A controversial photo of Premier Danielle Smith posing with a man in a “Straight Pride” T-shirt at the Calgary Stampede this weekend is causing a stir.
Smith’s office released a statement Monday saying: “The premier didn’t read his shirt and obviously doesn’t agree with its message.
“She has always been clear that she supports the LGBTQ+ community and will continue our work to make sure they feel safe in our province.”
The front of the man’s shirt reads: “Thank a straight person today for your existence” above the classic male/female stick figures — below: “Straight Pride.” The back of the shirt says “Good people disobey bad laws.”
It is “unconscionable” that the premier’s staff would let her take a photo with someone representing such views, said Dr. Kristopher Wells, an associate professor at McEwan University.
“I think it’s very concerning, it’s disturbing,” said the Canada Research chair for the public understanding of sexual and gender minority youth. “What you’re seeing here is people trying to legitimate these views as though they were the dominant views in society.”
It sends the wrong message to people, especially kids in the queer community, he said.
Wells is glad the premier denounced the sentiment and does not support the message, but there was clearly a “staff breakdown” for someone wearing a shirt like that to be able to get, not only so close to the premier, but to take a photo with her.
Political scientist Duane Bratt said politicians are meeting lots of people during Stampede week and it’s possible to take photos or be seen with some people they shouldn’t be with.
“It’s another thing,” he added, “when they’re advertising their views on their shirts.”
He questioned where Smith’s handlers and staffers were at the time.
“The premier’s got an entire group of people — someone should not have allowed that person to get so close to the premier,” he said.
Pierre Poilievre was also seen on his old stomping grounds this weekend posing with the man. His office also released a statement saying the national Conservative Party leader did not read the man’s shirt before the photo and the shirt’s sentiment is not one he supports.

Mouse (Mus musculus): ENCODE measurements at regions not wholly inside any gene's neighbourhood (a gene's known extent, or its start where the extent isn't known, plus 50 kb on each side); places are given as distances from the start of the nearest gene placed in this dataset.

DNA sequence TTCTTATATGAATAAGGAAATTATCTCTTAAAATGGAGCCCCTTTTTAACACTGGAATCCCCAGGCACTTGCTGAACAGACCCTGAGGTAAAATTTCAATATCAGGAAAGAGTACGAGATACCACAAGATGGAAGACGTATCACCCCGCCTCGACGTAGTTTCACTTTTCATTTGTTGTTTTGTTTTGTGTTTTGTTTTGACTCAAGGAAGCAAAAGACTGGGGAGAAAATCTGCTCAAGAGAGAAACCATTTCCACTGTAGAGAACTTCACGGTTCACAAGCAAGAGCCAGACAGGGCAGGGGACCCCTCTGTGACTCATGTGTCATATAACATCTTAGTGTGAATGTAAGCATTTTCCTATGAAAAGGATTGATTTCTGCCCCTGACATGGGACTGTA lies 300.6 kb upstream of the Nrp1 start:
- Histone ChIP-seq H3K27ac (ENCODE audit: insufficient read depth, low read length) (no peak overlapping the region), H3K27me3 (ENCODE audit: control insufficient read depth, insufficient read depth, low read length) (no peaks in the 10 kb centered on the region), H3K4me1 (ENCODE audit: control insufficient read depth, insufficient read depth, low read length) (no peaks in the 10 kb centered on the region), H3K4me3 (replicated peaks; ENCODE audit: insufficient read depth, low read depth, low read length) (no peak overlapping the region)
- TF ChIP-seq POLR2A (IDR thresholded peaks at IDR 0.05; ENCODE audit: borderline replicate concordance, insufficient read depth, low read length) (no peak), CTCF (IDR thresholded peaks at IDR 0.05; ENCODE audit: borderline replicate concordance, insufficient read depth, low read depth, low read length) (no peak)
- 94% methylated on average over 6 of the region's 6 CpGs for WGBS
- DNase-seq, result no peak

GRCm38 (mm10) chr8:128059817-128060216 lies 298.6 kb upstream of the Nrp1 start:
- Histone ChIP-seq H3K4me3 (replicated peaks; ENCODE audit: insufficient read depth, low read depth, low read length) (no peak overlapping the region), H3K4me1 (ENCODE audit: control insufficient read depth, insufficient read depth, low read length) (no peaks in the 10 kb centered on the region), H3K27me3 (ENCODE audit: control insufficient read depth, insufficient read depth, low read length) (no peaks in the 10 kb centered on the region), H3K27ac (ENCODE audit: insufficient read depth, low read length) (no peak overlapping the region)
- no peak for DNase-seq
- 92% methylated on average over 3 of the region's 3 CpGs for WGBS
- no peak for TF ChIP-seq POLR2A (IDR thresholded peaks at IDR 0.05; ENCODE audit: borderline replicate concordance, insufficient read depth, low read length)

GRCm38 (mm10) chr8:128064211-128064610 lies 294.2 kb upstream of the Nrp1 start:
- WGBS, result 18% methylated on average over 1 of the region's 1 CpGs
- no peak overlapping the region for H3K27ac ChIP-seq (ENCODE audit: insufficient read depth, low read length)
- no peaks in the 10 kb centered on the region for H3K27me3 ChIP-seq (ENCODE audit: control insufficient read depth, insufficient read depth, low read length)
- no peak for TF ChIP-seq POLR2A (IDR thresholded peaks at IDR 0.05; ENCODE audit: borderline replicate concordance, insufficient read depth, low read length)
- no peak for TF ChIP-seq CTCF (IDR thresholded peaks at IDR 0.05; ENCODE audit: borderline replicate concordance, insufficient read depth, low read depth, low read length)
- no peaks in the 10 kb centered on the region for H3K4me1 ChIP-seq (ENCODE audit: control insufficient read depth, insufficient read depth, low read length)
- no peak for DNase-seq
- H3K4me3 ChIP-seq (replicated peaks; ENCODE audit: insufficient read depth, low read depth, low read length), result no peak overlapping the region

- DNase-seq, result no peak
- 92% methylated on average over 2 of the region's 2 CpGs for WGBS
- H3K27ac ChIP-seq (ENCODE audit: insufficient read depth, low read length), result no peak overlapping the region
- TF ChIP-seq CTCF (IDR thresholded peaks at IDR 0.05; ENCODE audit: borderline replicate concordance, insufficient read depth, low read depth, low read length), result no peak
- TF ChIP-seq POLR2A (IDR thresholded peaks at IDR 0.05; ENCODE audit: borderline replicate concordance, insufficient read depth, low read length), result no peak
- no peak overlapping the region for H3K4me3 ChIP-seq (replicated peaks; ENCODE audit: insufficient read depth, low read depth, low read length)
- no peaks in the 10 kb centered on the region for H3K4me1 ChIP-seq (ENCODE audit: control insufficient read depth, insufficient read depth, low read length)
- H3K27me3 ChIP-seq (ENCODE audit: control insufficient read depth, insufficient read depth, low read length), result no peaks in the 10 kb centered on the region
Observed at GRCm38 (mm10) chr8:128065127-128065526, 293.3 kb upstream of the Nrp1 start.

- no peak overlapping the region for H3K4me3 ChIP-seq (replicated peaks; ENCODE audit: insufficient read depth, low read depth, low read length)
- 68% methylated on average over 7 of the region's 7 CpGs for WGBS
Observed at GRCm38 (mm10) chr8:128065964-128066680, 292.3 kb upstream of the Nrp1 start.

Bratt said that even though Smith has been supportive of gay rights in the past — something that has caused issues with the old Wildrose Party — it’s unclear how the trans issue is playing out.
“I think she does need an explanation,” he said. “If you were a member of the trans community — which is already feeling ostracized, which is already feeling demonized — how safe do you feel right now? If you’re the premier of all Albertans, does that include sexual minorities?”
Some people may see this as an issue with a “silly” T-shirt, said Bratt, but he adds it’s what that T-shirt represents.
“Do her staffers support that or don’t they?
“As an experienced politician, that’s something she should have known and the people around her should have known.”
“I think it speaks to the times we’re in and where people will look at any opportunity to share this kind of hateful narrative and feel that that’s OK and that’s appropriate — even to be wearing something like that in the public, never mind trying to pose beside the premier or other leading figures in our society,” said Wells.
The reason for rainbow flags, crosswalks and the like, he said, is “to signal our values that we want to be an inclusive community but unfortunately (are) not there yet.”
“When we are there, there’s not going to be the need for these signs of visible support.”
The Alberta NDP’s anti-racism, diversity and LGBTQ2S+ critic, Lizette Tejada, called on Smith to make a “real” apology and stand up for the queer community.
“In this one action, she is allowing use of the Premier’s Office to promote hate. To make matters worse, she refuses to take responsibility for her own views, past statements and visible symbols of hate,” reads Tejada’s statement.
“It’s impossible to believe that neither she nor anyone in her staff read the T-shirt worn by her supporter. Danielle Smith clearly had no problem with the hateful message she posed with.”
— With a file from The Canadian Press
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